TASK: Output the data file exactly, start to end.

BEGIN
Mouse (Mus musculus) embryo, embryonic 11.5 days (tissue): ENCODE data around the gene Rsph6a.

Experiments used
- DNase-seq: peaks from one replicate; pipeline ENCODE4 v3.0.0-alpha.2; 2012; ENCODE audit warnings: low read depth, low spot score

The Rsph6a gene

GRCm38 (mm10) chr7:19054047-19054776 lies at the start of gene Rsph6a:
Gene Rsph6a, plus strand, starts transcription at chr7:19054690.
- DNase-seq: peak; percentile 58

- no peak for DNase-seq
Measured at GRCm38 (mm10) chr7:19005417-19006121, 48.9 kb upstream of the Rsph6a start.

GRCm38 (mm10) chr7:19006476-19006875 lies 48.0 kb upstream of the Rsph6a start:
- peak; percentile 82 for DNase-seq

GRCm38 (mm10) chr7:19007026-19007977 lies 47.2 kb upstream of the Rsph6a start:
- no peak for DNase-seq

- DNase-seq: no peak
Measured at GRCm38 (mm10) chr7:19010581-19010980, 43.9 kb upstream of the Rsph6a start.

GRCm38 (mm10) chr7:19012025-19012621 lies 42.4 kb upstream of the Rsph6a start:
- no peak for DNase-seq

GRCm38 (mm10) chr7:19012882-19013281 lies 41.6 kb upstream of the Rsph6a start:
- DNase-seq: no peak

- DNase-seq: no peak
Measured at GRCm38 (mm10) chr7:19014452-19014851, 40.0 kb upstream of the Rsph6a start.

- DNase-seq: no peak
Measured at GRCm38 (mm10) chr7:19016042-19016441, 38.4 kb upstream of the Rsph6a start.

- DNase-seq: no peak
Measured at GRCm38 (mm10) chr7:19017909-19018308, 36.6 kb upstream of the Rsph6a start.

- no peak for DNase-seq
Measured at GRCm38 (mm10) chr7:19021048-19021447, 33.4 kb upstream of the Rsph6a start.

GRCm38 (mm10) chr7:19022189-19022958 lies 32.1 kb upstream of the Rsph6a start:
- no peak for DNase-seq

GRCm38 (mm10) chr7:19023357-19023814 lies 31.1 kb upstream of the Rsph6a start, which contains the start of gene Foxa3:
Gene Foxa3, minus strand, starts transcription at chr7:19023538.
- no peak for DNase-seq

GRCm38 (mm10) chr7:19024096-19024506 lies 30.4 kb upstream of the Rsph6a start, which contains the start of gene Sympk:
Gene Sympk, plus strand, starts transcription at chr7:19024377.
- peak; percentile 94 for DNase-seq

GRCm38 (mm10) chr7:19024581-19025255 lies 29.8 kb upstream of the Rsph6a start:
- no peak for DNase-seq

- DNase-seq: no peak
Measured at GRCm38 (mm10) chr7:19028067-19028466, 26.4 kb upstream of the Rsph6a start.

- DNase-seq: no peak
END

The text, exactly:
Mouse (Mus musculus) embryo, embryonic 11.5 days (tissue): ENCODE data around the gene Rsph6a.

Experiments used
- DNase-seq: peaks from one replicate; pipeline ENCODE4 v3.0.0-alpha.2; 2012; ENCODE audit warnings: low read depth, low spot score

The Rsph6a gene

GRCm38 (mm10) chr7:19054047-19054776 lies at the start of gene Rsph6a:
Gene Rsph6a, plus strand, starts transcription at chr7:19054690.
- DNase-seq: peak; percentile 58

- no peak for DNase-seq
Measured at GRCm38 (mm10) chr7:19005417-19006121, 48.9 kb upstream of the Rsph6a start.

GRCm38 (mm10) chr7:19006476-19006875 lies 48.0 kb upstream of the Rsph6a start:
- peak; percentile 82 for DNase-seq

GRCm38 (mm10) chr7:19007026-19007977 lies 47.2 kb upstream of the Rsph6a start:
- no peak for DNase-seq

- DNase-seq: no peak
Measured at GRCm38 (mm10) chr7:19010581-19010980, 43.9 kb upstream of the Rsph6a start.

GRCm38 (mm10) chr7:19012025-19012621 lies 42.4 kb upstream of the Rsph6a start:
- no peak for DNase-seq

GRCm38 (mm10) chr7:19012882-19013281 lies 41.6 kb upstream of the Rsph6a start:
- DNase-seq: no peak

- DNase-seq: no peak
Measured at GRCm38 (mm10) chr7:19014452-19014851, 40.0 kb upstream of the Rsph6a start.

- DNase-seq: no peak
Measured at GRCm38 (mm10) chr7:19016042-19016441, 38.4 kb upstream of the Rsph6a start.

- DNase-seq: no peak
Measured at GRCm38 (mm10) chr7:19017909-19018308, 36.6 kb upstream of the Rsph6a start.

- no peak for DNase-seq
Measured at GRCm38 (mm10) chr7:19021048-19021447, 33.4 kb upstream of the Rsph6a start.

GRCm38 (mm10) chr7:19022189-19022958 lies 32.1 kb upstream of the Rsph6a start:
- no peak for DNase-seq

GRCm38 (mm10) chr7:19023357-19023814 lies 31.1 kb upstream of the Rsph6a start, which contains the start of gene Foxa3:
Gene Foxa3, minus strand, starts transcription at chr7:19023538.
- no peak for DNase-seq

GRCm38 (mm10) chr7:19024096-19024506 lies 30.4 kb upstream of the Rsph6a start, which contains the start of gene Sympk:
Gene Sympk, plus strand, starts transcription at chr7:19024377.
- peak; percentile 94 for DNase-seq

GRCm38 (mm10) chr7:19024581-19025255 lies 29.8 kb upstream of the Rsph6a start:
- no peak for DNase-seq

- DNase-seq: no peak
Measured at GRCm38 (mm10) chr7:19028067-19028466, 26.4 kb upstream of the Rsph6a start.

- DNase-seq: no peak